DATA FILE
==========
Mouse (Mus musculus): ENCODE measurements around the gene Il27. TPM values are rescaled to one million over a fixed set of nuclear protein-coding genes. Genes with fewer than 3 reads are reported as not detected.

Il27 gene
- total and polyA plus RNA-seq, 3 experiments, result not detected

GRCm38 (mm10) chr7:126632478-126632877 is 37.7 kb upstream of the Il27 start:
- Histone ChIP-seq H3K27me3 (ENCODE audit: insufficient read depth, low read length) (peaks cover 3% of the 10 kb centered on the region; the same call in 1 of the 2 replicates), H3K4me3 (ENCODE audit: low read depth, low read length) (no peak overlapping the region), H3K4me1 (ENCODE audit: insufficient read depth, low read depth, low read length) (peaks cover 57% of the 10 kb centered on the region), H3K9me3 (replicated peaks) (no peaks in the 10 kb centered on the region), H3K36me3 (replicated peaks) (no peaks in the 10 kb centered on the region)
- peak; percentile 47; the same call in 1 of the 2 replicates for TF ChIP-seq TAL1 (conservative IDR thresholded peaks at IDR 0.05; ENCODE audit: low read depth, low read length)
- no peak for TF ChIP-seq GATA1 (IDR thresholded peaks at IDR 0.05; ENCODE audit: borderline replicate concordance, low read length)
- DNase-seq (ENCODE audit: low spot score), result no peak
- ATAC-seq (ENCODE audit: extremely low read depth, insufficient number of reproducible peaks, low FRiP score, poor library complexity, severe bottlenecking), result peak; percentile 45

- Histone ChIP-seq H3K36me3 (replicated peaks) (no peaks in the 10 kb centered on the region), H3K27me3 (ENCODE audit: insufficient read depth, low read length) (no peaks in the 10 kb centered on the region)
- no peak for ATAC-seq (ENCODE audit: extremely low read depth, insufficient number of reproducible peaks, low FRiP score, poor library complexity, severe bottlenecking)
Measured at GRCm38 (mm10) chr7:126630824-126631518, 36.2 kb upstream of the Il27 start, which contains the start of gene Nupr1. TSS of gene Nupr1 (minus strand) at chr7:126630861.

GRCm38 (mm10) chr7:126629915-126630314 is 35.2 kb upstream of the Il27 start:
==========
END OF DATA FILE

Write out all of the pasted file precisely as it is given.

Mouse (Mus musculus): ENCODE measurements around the gene Il27. TPM values are rescaled to one million over a fixed set of nuclear protein-coding genes. Genes with fewer than 3 reads are reported as not detected.

Il27 gene
- total and polyA plus RNA-seq, 3 experiments, result not detected

GRCm38 (mm10) chr7:126632478-126632877 is 37.7 kb upstream of the Il27 start:
- Histone ChIP-seq H3K27me3 (ENCODE audit: insufficient read depth, low read length) (peaks cover 3% of the 10 kb centered on the region; the same call in 1 of the 2 replicates), H3K4me3 (ENCODE audit: low read depth, low read length) (no peak overlapping the region), H3K4me1 (ENCODE audit: insufficient read depth, low read depth, low read length) (peaks cover 57% of the 10 kb centered on the region), H3K9me3 (replicated peaks) (no peaks in the 10 kb centered on the region), H3K36me3 (replicated peaks) (no peaks in the 10 kb centered on the region)
- peak; percentile 47; the same call in 1 of the 2 replicates for TF ChIP-seq TAL1 (conservative IDR thresholded peaks at IDR 0.05; ENCODE audit: low read depth, low read length)
- no peak for TF ChIP-seq GATA1 (IDR thresholded peaks at IDR 0.05; ENCODE audit: borderline replicate concordance, low read length)
- DNase-seq (ENCODE audit: low spot score), result no peak
- ATAC-seq (ENCODE audit: extremely low read depth, insufficient number of reproducible peaks, low FRiP score, poor library complexity, severe bottlenecking), result peak; percentile 45

- Histone ChIP-seq H3K36me3 (replicated peaks) (no peaks in the 10 kb centered on the region), H3K27me3 (ENCODE audit: insufficient read depth, low read length) (no peaks in the 10 kb centered on the region)
- no peak for ATAC-seq (ENCODE audit: extremely low read depth, insufficient number of reproducible peaks, low FRiP score, poor library complexity, severe bottlenecking)
Measured at GRCm38 (mm10) chr7:126630824-126631518, 36.2 kb upstream of the Il27 start, which contains the start of gene Nupr1. TSS of gene Nupr1 (minus strand) at chr7:126630861.

GRCm38 (mm10) chr7:126629915-126630314 is 35.2 kb upstream of the Il27 start: